The editor-in-chief of this esteemed organ, James Brown, recently sent me a box of FourFourTwo back issues in my capacity as a newly-minted secondary school teacher. Although the mags were quickly hoovered up by pupils, they left behind some posters included in the package. I couldn’t resist putting one up next to my desk.
It’s one of the most iconic images in football; arguably of all sport. Zinedine Zidane, with a grimace on his face, has just volleyed a Roberto Carlos cross in the 2002 Champions League Final. Zidane’s career was full of balletic grace and crucial goals, but this snapshot – the winner in Real Madrid’s famous 2-1 victory against Bayer Leverkusen – was arguably his defining moment.
Zidane was one of a trio of footballers I grew up idolising; Alessandro Del Piero and Ronaldo being the others. Growing up in Leeds, David Batty and Alan Smith held an appeal, but the mystique was somewhat lacking. Madrid and Turin are a long way from Rothwell, and not just geographically.
Before the ability to stream with ease and have instant match updates, Europe’s elite seemed like larger-than-life talents who were glimpsed mainly on Champions League nights. Perhaps, now being back around adolescents for most of the day, I’m seeking to relive my own youth. I’m still trying in vain to perform a ‘Marseille roulette’, living those European nights vicariously by plastering Zidane’s face up in my classroom.
Regardless of the reasons why I did it, the poster soon acted as a catalyst for some soul searching as I hurtle towards 30. To the generation I teach, Zidane is just a manager. A great one, they acknowledge, but a sideshow in a suit and tie.
Lionel Messi and Cristiano Ronaldo dominate their conversations. They try to run like them and strike the ball like them. Paul Pogba, Antoine Griezmann or Eden Hazard get a look in now and then. They are all wonderful players of course, but they often cause me to wonder if football was better in the 1990s. Modern players appear glossier and more perfect. Supreme athletes with skills bolted on who seem infallible.
Contrast that with Ronaldo, the original. The real Ronaldo. For half of his career he was overweight and his knees didn’t work correctly, yet he was redeemed and reborn countless times. He had an arc and a narrative that was satisfying to a 12-year-old.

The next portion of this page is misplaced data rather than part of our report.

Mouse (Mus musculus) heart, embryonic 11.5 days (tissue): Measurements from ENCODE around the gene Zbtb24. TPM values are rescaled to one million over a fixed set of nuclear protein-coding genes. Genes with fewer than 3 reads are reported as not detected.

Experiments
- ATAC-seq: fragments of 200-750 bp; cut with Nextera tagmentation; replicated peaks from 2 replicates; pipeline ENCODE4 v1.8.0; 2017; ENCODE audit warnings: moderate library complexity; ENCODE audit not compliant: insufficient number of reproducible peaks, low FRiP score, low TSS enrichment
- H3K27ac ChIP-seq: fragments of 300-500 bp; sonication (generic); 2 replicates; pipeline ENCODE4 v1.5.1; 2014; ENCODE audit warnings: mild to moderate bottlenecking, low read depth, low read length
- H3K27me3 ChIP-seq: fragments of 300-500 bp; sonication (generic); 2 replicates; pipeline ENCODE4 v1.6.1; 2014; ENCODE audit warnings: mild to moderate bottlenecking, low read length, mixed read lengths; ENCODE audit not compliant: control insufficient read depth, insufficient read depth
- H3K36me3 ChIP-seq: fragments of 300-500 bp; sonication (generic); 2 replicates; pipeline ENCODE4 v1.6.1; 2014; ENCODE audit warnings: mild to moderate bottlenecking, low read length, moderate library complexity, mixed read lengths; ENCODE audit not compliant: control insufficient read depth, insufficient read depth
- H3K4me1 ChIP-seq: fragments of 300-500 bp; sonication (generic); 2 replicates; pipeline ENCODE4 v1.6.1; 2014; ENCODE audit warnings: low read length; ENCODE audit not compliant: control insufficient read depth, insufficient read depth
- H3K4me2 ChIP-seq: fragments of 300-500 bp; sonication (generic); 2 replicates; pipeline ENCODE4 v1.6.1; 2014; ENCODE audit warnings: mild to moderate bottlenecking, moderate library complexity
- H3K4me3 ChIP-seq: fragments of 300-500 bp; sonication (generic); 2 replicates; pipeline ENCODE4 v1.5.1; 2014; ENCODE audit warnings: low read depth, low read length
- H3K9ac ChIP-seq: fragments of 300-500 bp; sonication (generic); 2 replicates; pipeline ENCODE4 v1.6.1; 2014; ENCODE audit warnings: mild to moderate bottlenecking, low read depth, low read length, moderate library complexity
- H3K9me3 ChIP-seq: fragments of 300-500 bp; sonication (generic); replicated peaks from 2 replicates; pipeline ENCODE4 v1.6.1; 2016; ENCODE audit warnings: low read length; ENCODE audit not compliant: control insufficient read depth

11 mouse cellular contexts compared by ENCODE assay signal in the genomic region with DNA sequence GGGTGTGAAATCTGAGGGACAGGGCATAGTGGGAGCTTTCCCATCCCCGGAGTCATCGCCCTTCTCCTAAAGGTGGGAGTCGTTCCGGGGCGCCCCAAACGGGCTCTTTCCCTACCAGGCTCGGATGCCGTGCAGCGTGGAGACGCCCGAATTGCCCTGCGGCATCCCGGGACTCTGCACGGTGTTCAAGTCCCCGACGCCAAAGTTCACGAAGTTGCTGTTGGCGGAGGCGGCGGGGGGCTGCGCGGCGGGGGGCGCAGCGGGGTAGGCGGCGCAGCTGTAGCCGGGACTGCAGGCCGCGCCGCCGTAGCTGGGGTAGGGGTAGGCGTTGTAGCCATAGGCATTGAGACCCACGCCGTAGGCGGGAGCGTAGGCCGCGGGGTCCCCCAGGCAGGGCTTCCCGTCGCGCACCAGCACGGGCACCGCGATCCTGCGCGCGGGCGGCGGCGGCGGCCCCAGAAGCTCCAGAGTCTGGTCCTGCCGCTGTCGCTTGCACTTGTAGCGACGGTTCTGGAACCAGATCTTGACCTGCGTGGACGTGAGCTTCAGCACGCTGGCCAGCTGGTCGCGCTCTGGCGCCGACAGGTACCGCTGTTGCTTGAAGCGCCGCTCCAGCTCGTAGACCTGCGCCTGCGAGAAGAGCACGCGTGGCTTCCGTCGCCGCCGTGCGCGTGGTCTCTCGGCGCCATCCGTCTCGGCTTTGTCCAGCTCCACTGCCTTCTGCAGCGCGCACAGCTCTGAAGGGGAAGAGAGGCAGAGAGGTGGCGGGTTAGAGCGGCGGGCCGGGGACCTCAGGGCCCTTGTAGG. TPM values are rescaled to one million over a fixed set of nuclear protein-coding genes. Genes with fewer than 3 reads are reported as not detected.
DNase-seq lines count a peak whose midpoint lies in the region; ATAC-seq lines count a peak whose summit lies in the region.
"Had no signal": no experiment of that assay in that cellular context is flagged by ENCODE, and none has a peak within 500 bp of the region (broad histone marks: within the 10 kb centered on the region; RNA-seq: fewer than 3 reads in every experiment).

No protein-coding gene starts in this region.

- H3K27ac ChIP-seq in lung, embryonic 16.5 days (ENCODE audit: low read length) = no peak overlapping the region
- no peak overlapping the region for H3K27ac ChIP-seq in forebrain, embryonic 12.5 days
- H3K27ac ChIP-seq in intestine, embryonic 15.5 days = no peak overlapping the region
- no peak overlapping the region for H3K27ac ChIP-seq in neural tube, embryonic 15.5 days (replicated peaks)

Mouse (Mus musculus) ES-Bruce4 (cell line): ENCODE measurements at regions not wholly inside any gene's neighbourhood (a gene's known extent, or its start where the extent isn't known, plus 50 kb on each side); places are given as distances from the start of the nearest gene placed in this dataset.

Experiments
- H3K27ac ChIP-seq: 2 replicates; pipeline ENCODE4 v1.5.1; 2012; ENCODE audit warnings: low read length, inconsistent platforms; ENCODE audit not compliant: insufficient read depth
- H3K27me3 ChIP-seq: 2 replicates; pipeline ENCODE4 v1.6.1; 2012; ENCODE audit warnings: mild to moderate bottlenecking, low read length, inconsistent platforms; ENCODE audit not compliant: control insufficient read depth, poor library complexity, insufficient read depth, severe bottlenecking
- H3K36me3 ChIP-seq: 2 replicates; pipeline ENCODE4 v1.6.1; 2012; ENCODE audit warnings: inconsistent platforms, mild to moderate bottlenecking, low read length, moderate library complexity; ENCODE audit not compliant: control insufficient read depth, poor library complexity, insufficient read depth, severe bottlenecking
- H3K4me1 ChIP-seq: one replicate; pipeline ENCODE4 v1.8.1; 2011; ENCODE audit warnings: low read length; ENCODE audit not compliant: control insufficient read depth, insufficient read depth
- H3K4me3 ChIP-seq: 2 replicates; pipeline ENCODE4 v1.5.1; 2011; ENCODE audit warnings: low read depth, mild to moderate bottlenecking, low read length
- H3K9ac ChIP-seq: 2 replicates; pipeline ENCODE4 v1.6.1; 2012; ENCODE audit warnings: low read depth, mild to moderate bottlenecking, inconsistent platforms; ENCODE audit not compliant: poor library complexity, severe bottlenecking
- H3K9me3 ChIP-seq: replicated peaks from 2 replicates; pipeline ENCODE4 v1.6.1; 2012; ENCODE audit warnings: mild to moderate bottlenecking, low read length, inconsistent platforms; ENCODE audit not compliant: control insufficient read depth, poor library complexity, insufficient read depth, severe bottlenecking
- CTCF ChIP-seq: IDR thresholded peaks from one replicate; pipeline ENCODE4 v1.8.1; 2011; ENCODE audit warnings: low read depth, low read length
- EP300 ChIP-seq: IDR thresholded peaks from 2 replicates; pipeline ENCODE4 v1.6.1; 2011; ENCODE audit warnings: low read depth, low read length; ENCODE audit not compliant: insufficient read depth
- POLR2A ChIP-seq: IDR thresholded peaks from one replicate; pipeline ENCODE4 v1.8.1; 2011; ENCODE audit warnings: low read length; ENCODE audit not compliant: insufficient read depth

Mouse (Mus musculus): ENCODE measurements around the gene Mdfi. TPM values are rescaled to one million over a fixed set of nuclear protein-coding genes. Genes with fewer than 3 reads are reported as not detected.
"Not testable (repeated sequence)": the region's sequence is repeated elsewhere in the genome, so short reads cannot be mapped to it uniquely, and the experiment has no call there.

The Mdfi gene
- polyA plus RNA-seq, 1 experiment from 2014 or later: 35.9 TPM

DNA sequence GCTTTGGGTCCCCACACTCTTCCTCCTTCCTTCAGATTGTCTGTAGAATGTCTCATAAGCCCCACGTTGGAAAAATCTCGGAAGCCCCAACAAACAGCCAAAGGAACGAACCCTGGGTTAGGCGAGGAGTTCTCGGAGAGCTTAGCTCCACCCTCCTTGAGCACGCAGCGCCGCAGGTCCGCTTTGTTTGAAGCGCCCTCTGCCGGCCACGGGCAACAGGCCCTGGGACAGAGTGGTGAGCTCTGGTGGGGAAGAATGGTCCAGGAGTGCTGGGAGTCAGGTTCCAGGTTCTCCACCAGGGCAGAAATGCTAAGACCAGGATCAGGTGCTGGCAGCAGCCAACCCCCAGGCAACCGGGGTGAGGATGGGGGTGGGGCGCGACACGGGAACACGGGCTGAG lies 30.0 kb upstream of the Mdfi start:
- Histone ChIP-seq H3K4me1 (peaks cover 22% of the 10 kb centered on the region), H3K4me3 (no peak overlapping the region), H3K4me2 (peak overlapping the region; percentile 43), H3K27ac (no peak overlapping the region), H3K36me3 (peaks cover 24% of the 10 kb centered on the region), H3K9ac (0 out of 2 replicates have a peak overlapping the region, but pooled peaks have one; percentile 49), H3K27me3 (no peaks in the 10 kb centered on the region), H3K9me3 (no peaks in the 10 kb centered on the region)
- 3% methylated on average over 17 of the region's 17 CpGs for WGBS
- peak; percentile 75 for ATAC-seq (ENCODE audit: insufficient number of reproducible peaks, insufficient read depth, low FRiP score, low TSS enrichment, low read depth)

Picture another hero of the '90s, Gabriel Batistuta. He was ragged and uncouth, rampaging across the pitch, but would then unleash a shot which was unstoppable from improbable distances. He was a fantasy footballer, adorned in the garish purple of Fiorentina with Nintendo splashed across the front.
So, was football better in the '90s? At first, I was sure of it. It was wilder – or at least it seemed to be. Players seemed to drift in and out of prominence in the pre-digital, post-analogue '90s. Stars seemed rarer as a result of it, a contrast to the hegemony of Messi and Cristiano.
Think of someone like Mario Jardel. He seemed unstoppable for a brief period, then became incredibly easy to stop, before drifting into obscurity. Fernando Rendondo seems to have been largely forgotten in 2019 yet produced one of the most outrageous pieces of skill ever seen, against Manchester United, aped across playgrounds for what seemed like years after.
But then I thought about what my dad and his mates used to tell me. They’d wax lyrical about Eddie Gray, cutting Burnley to ribbons on a boggy pitch. It seemed like monochrome football, but it was enough for them to get misty-eyed over a pint on a Saturday night. I could see it was a great goal by a great player, but it wasn’t Zidane vs Leverkusen.
The past is a strange beast. It turns you into your dad and his mates, as I’ve quickly realised. Football, and sport, feeds off the new. The new manager, the new No.7, the new kit, the new stadium. Yet sport trades off nostalgia. That cup-winning manager, that No.7 with the perfect cross, that retro kit, that stadium where you first fell in love with the game.
Ultimately, we’ve all been that kid in the park, running up to take a free-kick like Messi, or falling over trying a Marseille roulette. One generation can never fully understand those that preceded them, and what players meant to them, or the players that will follow.
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